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US: Biden returns to campaign trail after tough debate

June 28, 2024

US President Joe Biden took to the stage in North Carolina a day after his difficult debate against Donald Trump. "I don't debate as well as I used to," he conceded at one point, "But ... I know how to do this job."

US President Joe Biden in Raleigh, North Carolina
Despite the unfortunate debates with Donald Trump, Joe Biden refuses to give up the campaignImage: Evan Vucci/AP/dpa/picture alliance

Speaking before a rally in the battleground state of North Carolina on Friday, US President Joe Biden announced he was still in the race for the White House.

"I intend to win the elections," he told the crowd in Raleigh, which repeatedly interrupted the president with chants of "four more years."

"America itself is at stake," Biden reminded the audience. He spoke for 18 minutes, clearing his throat repeatedly and appearing more animated than the night before during the televised debate with Donald Trump.

He condemned Trump for his "lies" and his campaign of "revenge and retribution."

"Did you see Trump last night? My guess is he broke a new record for the number of lies told in a single presidential debate," Biden said.

"The choice in this election is simple," he said. "Donald Trump will destroy our democracy. I will defend it."

Jill Biden waves to the crowd, with Joe Biden standing next to her. Raleigh, North Carolina, June 28, 2024.
Jill Biden also spoke to the crowd, and also criticized Trump's 'lies' during Thursday's debateImage: Evan Vucci/AP/dpa/picture alliance

The US president also acknowledged the critical coverage of his own performance, saying that he was no longer "young."

"I don't walk as easy as I used to, I don't speak as smoothly as I used to, I don't debate as well as I used to," Biden admitted.

"But I know what I do know. I know how to tell the truth," he said. "I know right from wrong. I know how to do this job. I know how to get things done."

Biden also said that he, like millions of Americans, knew that "when you get knocked down, you get back up."

US-Democrats shocked by Biden's 'painful' debate performance

Approximately 48 million US viewers tuned in to watch the presidential debate on television, according to preliminary data from Nielsen. The online and international audience will be much larger and harder to quantify.

Debate sparks replacement talks

Biden's poor debate performance on Thursday night has some in his own party questioning whether he should be replaced on the ticket, even though it would be nearly impossible for Democrats to replace Biden unless he decides to step aside.

Democratic lawmakers on Friday acknowledged Biden's poor performance, but tried to quash talk of replacing him as their standard-bearer. House Democratic leader Hakeem Jeffries responded with a flat "no" when asked if Biden should step aside.

But he declined to answer directly when asked if he still had confidence in Biden at the top of the ticket. "I support the ticket. I support the Senate Democratic majority. We're going to do everything possible to take back the House in November," he told reporters.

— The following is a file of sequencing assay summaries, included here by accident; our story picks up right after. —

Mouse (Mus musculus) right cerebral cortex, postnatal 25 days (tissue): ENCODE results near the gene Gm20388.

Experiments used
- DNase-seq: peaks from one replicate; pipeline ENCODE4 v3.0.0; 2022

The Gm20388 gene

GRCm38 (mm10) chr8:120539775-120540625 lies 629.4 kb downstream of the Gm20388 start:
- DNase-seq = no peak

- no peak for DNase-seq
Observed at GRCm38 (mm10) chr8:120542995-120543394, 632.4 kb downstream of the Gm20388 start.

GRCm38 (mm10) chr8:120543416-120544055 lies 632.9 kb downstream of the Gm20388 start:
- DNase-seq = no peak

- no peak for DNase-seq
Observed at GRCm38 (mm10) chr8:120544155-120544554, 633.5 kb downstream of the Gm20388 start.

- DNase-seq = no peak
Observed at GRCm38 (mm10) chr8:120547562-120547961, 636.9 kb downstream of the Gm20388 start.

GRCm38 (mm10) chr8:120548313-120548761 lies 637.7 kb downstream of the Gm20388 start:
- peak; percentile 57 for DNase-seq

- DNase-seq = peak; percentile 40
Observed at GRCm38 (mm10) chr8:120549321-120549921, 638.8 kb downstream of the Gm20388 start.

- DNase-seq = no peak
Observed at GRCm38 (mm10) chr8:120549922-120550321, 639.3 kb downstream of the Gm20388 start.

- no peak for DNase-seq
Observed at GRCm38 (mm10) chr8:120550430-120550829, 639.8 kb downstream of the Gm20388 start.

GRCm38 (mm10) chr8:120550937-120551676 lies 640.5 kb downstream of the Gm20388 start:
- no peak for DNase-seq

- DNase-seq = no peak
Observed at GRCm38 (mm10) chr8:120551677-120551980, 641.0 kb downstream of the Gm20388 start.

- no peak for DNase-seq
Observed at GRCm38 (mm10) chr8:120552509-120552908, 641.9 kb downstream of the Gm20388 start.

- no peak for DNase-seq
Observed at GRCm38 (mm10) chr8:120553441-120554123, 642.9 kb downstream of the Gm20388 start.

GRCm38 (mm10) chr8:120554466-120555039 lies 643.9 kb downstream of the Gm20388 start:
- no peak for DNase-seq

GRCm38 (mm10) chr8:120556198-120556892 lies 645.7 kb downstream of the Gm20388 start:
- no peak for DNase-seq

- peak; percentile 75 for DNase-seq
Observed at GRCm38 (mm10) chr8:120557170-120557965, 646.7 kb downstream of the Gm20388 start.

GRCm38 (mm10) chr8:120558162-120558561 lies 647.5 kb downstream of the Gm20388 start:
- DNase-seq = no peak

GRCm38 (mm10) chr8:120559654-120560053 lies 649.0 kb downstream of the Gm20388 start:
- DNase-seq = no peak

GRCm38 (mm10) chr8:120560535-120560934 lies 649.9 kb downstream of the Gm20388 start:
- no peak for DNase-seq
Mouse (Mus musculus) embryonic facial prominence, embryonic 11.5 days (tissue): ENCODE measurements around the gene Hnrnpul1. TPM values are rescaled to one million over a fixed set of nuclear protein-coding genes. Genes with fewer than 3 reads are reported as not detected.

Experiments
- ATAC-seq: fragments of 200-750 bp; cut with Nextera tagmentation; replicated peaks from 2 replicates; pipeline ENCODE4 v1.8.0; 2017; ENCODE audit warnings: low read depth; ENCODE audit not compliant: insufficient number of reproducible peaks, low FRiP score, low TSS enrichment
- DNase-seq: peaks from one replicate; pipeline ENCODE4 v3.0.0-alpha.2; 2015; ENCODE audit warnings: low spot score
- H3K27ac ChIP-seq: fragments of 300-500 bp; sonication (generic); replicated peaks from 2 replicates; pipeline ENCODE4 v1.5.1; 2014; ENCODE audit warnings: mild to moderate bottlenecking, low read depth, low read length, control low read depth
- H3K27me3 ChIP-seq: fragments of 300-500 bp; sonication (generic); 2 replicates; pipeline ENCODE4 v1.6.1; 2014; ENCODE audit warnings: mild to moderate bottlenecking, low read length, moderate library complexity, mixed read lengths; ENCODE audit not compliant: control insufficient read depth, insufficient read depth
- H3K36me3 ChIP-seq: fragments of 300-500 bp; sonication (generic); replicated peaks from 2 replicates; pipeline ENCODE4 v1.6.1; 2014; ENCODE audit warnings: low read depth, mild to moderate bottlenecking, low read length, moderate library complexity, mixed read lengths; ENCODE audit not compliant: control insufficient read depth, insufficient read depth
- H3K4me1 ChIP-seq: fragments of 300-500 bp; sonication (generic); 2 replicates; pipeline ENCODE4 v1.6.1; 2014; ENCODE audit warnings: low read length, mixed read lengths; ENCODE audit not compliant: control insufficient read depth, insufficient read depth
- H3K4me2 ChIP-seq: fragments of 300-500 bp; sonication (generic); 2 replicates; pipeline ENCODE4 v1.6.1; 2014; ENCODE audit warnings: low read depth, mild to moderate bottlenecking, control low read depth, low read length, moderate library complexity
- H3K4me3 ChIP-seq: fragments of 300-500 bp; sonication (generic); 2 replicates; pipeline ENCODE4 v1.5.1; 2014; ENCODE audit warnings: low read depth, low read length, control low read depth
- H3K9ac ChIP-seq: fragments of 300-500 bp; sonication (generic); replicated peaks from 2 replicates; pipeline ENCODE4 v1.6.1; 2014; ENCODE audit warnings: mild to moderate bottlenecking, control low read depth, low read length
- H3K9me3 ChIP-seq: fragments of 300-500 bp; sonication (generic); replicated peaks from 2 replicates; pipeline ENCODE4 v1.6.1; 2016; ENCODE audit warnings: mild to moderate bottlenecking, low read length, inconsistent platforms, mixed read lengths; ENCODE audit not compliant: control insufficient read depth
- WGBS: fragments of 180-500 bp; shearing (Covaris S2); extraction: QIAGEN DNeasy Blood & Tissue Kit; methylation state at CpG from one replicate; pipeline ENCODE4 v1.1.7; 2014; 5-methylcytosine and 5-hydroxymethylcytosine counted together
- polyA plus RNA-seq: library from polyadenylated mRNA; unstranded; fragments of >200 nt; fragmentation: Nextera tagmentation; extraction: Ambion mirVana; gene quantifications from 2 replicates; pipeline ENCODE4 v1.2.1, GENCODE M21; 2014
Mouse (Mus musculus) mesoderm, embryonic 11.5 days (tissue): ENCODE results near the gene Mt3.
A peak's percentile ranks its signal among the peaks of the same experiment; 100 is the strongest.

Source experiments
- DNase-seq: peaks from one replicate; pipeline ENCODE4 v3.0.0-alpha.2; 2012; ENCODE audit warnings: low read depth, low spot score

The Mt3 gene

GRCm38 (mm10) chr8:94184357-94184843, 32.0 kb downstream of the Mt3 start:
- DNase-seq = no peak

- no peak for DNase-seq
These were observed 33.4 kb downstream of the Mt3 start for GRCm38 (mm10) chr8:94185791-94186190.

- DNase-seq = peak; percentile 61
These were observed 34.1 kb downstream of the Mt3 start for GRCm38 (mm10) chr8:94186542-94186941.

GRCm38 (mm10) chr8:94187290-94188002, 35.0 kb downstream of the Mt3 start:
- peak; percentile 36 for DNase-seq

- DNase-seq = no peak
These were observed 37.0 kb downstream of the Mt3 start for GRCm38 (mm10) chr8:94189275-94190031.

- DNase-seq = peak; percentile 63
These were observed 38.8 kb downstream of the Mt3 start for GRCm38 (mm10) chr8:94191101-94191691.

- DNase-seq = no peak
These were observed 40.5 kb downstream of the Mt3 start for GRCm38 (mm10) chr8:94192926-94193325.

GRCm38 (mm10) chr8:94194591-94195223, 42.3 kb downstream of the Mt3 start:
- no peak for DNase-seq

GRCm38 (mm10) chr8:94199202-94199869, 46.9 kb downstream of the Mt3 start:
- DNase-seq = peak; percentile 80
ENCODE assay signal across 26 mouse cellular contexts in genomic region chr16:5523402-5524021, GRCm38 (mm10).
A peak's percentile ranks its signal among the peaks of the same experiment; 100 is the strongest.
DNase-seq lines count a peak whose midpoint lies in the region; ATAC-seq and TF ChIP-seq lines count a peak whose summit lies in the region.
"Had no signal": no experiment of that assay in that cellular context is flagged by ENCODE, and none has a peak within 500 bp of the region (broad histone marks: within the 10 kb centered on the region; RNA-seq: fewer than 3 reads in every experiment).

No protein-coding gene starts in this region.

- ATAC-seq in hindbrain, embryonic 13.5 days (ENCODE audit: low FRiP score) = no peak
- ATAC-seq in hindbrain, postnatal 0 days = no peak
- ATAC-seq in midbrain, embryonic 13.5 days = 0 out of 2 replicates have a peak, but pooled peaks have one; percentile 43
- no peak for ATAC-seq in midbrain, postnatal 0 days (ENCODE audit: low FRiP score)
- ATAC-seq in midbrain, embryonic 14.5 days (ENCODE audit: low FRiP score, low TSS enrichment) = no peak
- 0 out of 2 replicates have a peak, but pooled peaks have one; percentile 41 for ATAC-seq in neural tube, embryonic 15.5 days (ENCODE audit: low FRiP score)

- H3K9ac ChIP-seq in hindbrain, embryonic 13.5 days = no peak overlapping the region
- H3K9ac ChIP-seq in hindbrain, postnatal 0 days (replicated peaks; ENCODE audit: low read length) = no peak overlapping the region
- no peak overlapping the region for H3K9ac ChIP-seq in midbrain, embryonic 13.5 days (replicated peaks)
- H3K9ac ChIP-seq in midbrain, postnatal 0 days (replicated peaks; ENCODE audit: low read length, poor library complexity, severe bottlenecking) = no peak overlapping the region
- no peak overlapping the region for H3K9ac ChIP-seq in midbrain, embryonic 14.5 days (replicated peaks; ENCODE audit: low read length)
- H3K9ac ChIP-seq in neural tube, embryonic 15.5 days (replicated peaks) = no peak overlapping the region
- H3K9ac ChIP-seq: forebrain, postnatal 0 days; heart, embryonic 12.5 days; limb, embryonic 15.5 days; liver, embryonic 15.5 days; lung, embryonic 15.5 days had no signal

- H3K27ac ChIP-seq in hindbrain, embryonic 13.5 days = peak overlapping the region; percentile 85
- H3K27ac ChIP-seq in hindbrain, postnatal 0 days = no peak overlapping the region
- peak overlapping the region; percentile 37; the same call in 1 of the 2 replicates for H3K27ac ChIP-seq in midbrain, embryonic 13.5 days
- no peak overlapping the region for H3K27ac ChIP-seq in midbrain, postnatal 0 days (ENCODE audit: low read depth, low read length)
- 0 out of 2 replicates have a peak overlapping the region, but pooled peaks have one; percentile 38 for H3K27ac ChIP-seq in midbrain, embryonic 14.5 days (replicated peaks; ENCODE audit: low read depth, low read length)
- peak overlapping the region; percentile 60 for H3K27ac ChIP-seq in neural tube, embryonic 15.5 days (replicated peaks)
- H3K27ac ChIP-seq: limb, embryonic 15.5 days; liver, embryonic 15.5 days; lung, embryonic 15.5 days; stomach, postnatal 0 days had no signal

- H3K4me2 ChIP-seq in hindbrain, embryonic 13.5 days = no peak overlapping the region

"I would be concerned if the president didn't have a record to run on, but the fact of the matter is this is a man who's passed historic legislation," Democratic Senator Raphael Warnock said after the debate.

And Democratic Representative Emanuel Cleaver said he could hardly sleep because of the number of telephone calls he got after Biden performed "horribly" in the debate, but he also warned that "overreacting is dangerous."

Meanwhile, former US President Barack Obama has admitted that Biden had a "poor" debate performance, but has maintained his support for Biden. 

"Bad debate nights happen. Trust me, I know," Obama said on X. "But this election is still a choice between someone who has fought for ordinary folks his entire life and someone who only cares about himself." 


Expert: Trump may have won over undecided voters in debate

Anxiety in Europe

Biden's debate performance also raised concerns among European allies. "American democracy killed before our eyes by gerontocracy!" Guy Verhofstadt, a member of the European parliament and a former prime minister of Belgium, said on X.

And Polish Foreign Minister Radoslaw Sikorski appeared to draw historical parallels with ancient Rome, albeit while carefully avoiding any direct mention of who or what he was talking about.

"Marcus Aurelius was a great emperor but he screwed up his succession by passing the baton to his feckless son Commodus... whose disastrous rule started Rome's decline. It's important to manage one's ride into the sunset," he wrote on X.

Meanwhile, German politician Marie-Agnes Strack-Zimmermann, a member of the Bundestag from the liberal FDP party, expressed concern about the prospects of Trump becoming the next US president. 

"The fact that a man like Trump could become president again because the Democrats are unable to put up a strong candidate against him would be a historic tragedy that the whole world would feel," she told the Rheinische Post paper.

dh/msh (AP, Reuters)